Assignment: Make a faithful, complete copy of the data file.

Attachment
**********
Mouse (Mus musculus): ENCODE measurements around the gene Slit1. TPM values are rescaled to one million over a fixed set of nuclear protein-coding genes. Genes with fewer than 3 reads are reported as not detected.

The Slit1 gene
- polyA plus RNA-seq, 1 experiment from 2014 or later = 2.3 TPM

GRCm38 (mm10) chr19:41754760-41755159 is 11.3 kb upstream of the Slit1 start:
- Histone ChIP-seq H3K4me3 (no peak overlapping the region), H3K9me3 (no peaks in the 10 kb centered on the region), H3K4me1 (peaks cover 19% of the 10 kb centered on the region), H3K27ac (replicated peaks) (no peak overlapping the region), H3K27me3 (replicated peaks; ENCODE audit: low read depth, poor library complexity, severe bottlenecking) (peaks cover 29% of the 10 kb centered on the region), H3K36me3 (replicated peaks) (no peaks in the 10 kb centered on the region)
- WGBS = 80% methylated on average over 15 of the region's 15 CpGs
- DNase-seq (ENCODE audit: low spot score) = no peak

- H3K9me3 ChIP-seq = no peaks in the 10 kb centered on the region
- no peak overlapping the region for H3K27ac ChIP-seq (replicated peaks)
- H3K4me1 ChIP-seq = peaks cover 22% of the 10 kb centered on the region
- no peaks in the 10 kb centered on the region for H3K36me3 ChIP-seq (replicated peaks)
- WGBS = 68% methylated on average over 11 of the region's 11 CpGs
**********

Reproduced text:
Mouse (Mus musculus): ENCODE measurements around the gene Slit1. TPM values are rescaled to one million over a fixed set of nuclear protein-coding genes. Genes with fewer than 3 reads are reported as not detected.

The Slit1 gene
- polyA plus RNA-seq, 1 experiment from 2014 or later = 2.3 TPM

GRCm38 (mm10) chr19:41754760-41755159 is 11.3 kb upstream of the Slit1 start:
- Histone ChIP-seq H3K4me3 (no peak overlapping the region), H3K9me3 (no peaks in the 10 kb centered on the region), H3K4me1 (peaks cover 19% of the 10 kb centered on the region), H3K27ac (replicated peaks) (no peak overlapping the region), H3K27me3 (replicated peaks; ENCODE audit: low read depth, poor library complexity, severe bottlenecking) (peaks cover 29% of the 10 kb centered on the region), H3K36me3 (replicated peaks) (no peaks in the 10 kb centered on the region)
- WGBS = 80% methylated on average over 15 of the region's 15 CpGs
- DNase-seq (ENCODE audit: low spot score) = no peak

- H3K9me3 ChIP-seq = no peaks in the 10 kb centered on the region
- no peak overlapping the region for H3K27ac ChIP-seq (replicated peaks)
- H3K4me1 ChIP-seq = peaks cover 22% of the 10 kb centered on the region
- no peaks in the 10 kb centered on the region for H3K36me3 ChIP-seq (replicated peaks)
- WGBS = 68% methylated on average over 11 of the region's 11 CpGs